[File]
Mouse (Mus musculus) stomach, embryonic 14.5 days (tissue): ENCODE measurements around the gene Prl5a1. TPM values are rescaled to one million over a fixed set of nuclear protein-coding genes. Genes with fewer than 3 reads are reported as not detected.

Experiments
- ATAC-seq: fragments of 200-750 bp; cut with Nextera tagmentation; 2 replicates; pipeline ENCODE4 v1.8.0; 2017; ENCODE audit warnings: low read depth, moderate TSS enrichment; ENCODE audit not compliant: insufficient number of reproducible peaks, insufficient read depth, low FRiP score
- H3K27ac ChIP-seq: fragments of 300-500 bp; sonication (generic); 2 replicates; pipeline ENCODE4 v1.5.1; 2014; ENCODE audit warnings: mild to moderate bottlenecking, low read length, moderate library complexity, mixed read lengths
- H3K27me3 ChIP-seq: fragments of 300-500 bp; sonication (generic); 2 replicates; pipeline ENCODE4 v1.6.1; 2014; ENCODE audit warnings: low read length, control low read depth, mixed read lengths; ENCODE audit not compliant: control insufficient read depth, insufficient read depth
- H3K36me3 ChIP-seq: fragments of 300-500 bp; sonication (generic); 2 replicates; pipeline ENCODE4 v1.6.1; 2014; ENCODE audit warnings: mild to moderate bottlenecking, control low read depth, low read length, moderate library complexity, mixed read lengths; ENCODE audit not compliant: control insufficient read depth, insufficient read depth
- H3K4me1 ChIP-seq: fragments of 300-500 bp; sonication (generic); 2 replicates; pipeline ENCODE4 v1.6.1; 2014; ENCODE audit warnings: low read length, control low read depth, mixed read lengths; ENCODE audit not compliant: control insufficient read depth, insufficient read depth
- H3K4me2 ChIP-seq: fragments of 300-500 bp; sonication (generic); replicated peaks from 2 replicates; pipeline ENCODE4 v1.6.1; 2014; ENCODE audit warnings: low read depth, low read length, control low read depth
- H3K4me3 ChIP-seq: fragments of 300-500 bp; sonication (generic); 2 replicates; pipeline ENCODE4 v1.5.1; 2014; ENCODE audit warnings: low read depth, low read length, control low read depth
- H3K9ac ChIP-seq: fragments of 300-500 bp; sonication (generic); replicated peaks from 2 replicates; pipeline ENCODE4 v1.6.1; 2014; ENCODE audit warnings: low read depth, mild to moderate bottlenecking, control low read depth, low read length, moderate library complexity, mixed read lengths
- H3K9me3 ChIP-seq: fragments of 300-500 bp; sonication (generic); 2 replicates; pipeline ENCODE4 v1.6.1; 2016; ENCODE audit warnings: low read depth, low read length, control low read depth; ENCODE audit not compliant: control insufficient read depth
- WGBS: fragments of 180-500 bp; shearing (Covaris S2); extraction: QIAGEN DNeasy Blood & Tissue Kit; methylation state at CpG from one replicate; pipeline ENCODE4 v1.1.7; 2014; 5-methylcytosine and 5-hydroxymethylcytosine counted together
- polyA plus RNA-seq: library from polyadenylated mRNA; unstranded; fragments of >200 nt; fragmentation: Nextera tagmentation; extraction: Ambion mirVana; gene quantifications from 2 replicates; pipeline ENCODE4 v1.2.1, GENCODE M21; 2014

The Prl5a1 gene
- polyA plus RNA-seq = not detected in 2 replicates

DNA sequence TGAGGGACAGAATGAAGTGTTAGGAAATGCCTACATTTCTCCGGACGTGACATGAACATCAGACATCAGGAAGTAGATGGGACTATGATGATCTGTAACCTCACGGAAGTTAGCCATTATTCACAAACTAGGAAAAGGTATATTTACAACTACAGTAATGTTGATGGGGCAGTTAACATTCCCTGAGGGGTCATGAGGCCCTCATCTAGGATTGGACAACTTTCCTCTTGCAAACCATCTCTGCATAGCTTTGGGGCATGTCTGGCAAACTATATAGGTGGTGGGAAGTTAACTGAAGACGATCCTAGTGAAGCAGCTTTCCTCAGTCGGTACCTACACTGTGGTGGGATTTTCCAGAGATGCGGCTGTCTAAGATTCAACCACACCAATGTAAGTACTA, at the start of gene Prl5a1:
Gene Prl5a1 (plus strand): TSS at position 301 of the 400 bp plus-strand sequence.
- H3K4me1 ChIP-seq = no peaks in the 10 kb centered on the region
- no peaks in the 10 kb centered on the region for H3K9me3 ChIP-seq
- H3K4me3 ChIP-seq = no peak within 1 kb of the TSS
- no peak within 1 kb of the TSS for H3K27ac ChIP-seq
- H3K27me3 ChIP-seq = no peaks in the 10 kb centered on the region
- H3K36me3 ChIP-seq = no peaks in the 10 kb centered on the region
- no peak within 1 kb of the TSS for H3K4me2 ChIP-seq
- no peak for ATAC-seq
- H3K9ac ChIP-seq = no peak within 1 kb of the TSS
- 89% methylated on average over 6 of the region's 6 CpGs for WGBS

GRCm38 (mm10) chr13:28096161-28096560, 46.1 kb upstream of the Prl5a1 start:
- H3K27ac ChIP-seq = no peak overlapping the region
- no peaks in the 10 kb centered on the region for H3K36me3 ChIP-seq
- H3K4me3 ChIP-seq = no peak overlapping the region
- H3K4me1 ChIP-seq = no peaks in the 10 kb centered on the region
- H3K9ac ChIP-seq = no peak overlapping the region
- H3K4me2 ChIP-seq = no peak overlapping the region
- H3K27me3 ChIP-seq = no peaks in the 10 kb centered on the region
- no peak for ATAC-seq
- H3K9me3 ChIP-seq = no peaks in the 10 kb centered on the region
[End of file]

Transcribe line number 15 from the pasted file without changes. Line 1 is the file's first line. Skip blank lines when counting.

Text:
- polyA plus RNA-seq = not detected in 2 replicates